Common Sense practices to securing your data.

  • Avoid carrying important data on memory cards/sticks and portable hard drives. These can be easily stolen/dropped and unless you have encrypted them are easily accessible.
  • Have a backup. Make sure your data is stored in at least 2 places at any one time.
  • Do not have all copies of your data in one place. For example do not put your backup hard drive in your laptop bag with your laptop. You lose your bag you lose everything. Try and leave a hard copy at home or store the data online.
  • Setup a password for your computer. A simple Microsoft Windows or Apple OSX password is your first line of defence against people accessing your data.
  • Do not store any confidential details on your laptop. IF you do, make sure the file or folder is password protected or encrypted.


Computer Passwords

As mentioned a simple Windows or OSX password is your first line of defence against people accessing your data. And in most situations a thief will mainly be interested in the device rather than the data and just wipe your computer and reinstall the operating system, but the Windows and OSX passwords can be removed within 5 minutes by someone with little know how. So here are a few options

  • Setup a BIOS password. The BIOS menu can be accessed by pressing either “F2” or “Del” on most computers (check your manual), and there you can set a password for the computer which is more secure. Each computer is slightly different so consult your manual for further details.
  • Setup a Hard Drive Password. A BIOS password does not protect accessing the hard drive on another computer. In the same BIOS menu as above a password can be set for the hard drive. Not many computers have this option but it is a very secure option.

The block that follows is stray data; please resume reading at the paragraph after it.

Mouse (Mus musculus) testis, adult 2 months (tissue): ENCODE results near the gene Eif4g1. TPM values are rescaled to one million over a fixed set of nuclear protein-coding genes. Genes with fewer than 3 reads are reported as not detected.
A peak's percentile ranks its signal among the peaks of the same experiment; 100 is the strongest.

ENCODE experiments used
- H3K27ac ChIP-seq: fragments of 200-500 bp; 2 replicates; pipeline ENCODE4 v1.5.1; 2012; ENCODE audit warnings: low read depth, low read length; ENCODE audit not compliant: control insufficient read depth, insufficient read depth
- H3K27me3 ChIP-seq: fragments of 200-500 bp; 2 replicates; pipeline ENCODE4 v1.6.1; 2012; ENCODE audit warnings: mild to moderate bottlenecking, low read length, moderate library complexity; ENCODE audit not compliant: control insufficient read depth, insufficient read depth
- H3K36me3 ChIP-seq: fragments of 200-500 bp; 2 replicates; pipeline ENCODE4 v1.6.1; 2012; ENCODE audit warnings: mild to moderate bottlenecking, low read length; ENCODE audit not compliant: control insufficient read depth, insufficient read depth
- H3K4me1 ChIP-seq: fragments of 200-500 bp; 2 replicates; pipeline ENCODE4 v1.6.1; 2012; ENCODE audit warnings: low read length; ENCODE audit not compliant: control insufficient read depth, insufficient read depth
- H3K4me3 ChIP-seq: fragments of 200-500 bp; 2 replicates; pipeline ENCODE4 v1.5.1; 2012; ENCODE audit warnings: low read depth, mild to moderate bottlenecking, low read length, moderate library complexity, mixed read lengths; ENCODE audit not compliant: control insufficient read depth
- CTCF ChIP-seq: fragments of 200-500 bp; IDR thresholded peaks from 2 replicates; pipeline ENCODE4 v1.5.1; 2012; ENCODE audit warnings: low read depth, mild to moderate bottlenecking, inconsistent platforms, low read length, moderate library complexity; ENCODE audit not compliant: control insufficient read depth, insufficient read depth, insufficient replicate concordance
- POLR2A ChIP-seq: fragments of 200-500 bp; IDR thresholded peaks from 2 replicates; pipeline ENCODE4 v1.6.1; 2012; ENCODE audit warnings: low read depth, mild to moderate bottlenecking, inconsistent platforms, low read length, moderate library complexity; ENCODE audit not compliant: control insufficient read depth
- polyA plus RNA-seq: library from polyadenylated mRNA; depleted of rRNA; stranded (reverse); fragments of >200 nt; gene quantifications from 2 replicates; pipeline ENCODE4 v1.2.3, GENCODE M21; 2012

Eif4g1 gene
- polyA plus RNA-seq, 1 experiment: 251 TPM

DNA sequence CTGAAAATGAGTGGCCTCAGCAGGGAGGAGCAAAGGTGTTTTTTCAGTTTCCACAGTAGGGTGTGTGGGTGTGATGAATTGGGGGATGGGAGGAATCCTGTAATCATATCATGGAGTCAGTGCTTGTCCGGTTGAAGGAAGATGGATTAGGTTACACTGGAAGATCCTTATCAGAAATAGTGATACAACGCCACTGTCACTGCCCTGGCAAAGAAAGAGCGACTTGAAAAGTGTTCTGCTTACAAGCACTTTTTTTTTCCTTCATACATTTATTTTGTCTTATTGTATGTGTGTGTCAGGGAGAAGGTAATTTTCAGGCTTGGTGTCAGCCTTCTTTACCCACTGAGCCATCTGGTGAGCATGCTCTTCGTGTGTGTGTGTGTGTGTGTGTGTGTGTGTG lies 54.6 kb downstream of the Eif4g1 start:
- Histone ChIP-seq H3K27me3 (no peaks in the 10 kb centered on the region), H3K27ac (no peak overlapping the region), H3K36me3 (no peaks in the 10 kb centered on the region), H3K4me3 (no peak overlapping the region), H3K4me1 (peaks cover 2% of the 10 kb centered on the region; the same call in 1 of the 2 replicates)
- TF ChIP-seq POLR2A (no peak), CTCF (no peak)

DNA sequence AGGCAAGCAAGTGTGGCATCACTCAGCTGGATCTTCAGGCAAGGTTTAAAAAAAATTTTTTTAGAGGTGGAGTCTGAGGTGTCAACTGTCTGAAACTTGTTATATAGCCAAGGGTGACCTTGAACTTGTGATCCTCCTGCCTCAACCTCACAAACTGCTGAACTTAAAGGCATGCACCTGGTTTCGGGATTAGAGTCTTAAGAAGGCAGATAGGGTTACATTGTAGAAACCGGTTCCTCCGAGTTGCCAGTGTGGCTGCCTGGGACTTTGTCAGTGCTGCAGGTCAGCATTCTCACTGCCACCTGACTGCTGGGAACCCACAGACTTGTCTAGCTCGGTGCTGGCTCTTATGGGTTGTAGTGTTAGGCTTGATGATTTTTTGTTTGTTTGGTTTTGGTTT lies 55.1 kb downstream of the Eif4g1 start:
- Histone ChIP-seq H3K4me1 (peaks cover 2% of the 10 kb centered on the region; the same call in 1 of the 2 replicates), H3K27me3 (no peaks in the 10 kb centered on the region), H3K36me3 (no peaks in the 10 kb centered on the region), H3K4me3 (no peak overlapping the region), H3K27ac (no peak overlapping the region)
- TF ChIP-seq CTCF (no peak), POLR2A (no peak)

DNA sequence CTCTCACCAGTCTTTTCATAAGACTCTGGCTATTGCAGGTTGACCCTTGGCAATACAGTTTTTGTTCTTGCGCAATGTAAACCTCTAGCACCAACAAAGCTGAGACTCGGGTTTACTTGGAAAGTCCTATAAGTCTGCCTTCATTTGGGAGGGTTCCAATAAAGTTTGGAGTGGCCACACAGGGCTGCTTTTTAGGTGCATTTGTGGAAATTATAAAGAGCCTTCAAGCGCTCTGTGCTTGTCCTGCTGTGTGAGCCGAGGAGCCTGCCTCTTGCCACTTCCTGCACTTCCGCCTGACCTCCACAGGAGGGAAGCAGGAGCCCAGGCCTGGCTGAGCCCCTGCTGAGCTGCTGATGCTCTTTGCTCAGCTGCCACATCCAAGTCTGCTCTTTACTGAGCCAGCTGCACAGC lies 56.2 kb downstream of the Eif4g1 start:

• Password protect individual documents. Microsoft Office has a built in password protection for its documents, it does not encrypt the data inside but it adds a level of security to the file. Any documents where important confidential data is secure must be password protected. Follow the instructions for your version:
  • Folder Encryption. Have a single folder where all your confidential information is stored. Then use an encryption tool to protect this folder. This is a very secure method of protecting data. Here are some options
      • Windows Encryption. Stops access of folder from another user. Very basic protection that doesn’t stop access if the main user account that encrypted the folder is accessed.
      • Microsoft BitLocker. Available in Windows 7 Enterprise and Ultimate.
      • TrueCrypt – Freeware. Very secure but not very easy to use.
      • FolderLock – Windows program. Secure and easy to use. Not free though. Rated top encryption software at
      • OSX Built in Encryption – OSX has a built in encryption method which have a nice tutorial for.

Portable Devices Encryption

If you carry your data around the best practice is to password encrypt the whole hard drive or USB flash drive. You will still be able to access the data on other computers by inputting a password.

  • Microsoft BitLocker.– Available in Windows 7 Enterprise and Ultimate. Encrypts whole drives, however cannot be read on other operating systems.
  • OSX Built in Encryption. Can only be accessed from OSX systems MacLife encryption Tutorial
  • TrueCrypt. Freeware. Can be accessed from Windows, Apple OSX and linux. Video Tutorial to encrypt a USB device.


In part 2 we will be discussing protection of data against automated hackers and phishing software